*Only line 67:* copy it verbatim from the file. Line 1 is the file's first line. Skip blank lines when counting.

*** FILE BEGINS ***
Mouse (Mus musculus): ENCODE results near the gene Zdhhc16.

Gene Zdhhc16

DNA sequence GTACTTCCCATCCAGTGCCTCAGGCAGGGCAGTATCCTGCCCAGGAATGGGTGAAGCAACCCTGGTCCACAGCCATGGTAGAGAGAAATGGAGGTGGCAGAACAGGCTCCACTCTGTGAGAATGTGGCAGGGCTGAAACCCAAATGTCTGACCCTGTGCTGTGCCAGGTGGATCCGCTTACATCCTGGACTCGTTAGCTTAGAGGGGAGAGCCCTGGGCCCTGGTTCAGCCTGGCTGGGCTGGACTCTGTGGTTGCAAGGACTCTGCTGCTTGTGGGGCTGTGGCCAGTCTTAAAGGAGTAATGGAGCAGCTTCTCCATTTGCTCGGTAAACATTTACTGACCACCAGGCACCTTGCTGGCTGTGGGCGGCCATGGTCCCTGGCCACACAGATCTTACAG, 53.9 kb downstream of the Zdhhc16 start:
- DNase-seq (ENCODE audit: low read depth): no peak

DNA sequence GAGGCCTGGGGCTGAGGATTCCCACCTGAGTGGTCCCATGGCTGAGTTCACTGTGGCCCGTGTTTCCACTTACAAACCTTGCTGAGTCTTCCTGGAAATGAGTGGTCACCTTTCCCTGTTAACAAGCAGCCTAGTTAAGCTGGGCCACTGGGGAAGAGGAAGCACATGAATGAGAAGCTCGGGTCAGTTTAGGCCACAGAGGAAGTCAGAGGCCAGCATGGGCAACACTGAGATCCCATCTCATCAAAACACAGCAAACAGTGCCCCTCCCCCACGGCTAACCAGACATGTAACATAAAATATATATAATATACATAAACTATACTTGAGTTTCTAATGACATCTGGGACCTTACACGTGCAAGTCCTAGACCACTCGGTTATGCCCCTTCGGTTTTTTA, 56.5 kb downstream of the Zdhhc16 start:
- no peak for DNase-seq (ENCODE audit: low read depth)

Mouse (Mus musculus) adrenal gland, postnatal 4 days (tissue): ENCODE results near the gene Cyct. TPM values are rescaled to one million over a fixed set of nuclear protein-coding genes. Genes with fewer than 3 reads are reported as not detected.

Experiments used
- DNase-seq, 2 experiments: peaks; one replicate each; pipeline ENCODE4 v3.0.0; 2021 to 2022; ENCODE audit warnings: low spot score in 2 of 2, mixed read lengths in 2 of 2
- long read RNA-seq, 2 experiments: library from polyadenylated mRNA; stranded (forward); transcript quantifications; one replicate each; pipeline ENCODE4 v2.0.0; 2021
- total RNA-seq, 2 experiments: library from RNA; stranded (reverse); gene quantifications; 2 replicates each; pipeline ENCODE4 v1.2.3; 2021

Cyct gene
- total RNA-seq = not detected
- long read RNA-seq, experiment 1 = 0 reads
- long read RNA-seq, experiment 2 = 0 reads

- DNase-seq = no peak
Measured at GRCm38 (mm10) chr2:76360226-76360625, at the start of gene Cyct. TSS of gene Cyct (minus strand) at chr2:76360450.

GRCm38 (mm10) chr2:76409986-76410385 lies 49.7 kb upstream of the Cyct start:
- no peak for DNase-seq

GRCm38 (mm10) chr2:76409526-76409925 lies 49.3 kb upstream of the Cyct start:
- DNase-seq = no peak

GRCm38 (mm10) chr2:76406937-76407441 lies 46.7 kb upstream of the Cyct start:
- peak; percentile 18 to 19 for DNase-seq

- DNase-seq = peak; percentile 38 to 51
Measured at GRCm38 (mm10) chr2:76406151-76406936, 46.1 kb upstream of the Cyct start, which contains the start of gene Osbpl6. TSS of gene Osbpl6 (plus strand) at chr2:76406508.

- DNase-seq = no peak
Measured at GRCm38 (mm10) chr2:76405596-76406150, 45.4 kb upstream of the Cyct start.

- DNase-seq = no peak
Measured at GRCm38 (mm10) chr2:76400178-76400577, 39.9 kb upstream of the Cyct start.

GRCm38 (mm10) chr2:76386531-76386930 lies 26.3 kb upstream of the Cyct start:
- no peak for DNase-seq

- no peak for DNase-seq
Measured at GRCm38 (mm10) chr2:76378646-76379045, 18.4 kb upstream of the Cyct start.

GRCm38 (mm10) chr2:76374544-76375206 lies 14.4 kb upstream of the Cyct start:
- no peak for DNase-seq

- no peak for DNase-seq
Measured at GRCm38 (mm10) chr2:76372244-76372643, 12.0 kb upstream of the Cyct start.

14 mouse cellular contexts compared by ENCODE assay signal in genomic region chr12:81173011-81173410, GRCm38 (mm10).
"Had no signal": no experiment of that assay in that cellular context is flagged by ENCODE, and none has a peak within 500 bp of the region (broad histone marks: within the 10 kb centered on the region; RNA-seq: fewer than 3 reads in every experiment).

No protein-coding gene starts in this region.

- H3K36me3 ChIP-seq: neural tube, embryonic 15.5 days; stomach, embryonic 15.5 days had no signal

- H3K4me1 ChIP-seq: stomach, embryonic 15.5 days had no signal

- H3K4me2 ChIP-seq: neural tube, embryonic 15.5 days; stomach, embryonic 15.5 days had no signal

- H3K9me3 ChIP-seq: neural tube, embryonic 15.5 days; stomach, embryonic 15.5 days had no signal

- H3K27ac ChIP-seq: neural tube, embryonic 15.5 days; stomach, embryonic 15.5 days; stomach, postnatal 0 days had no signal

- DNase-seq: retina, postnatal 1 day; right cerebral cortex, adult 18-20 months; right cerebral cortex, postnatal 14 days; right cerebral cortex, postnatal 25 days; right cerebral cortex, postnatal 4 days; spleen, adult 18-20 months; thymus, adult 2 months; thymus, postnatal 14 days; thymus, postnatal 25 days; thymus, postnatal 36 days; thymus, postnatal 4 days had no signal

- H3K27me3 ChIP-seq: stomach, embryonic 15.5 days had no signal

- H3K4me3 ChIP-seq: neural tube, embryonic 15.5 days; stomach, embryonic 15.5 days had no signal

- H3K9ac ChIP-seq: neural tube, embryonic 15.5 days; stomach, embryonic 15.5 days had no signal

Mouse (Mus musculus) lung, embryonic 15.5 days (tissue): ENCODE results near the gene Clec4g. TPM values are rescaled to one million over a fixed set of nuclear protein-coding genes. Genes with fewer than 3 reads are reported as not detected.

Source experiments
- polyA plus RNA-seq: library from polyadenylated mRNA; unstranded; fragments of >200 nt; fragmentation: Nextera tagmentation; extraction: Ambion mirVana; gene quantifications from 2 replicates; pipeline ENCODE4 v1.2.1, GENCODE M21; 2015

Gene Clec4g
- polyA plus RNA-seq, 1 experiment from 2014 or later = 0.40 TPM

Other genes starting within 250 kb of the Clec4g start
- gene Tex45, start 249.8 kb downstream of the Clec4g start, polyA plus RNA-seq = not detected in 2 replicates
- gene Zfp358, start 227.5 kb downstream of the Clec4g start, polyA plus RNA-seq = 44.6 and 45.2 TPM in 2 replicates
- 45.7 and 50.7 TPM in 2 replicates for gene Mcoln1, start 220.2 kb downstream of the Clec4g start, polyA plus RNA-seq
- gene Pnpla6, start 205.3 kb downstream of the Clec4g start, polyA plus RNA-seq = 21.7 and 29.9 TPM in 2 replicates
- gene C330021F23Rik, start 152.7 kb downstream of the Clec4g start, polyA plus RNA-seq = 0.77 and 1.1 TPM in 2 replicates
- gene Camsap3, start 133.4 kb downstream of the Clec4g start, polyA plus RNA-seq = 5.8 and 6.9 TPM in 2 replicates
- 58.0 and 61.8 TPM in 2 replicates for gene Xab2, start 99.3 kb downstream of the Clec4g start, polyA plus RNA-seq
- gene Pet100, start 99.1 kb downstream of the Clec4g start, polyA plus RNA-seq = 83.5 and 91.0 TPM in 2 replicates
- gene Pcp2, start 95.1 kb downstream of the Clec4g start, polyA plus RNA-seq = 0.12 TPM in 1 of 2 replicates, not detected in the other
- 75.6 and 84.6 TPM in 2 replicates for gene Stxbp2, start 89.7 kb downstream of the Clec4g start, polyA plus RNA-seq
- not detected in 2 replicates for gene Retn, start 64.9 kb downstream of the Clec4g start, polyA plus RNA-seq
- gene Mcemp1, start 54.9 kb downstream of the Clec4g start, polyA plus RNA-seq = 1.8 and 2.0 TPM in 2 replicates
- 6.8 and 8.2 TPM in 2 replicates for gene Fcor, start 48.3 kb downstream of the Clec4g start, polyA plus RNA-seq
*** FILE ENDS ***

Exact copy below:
- gene Mcemp1, start 54.9 kb downstream of the Clec4g start, polyA plus RNA-seq = 1.8 and 2.0 TPM in 2 replicates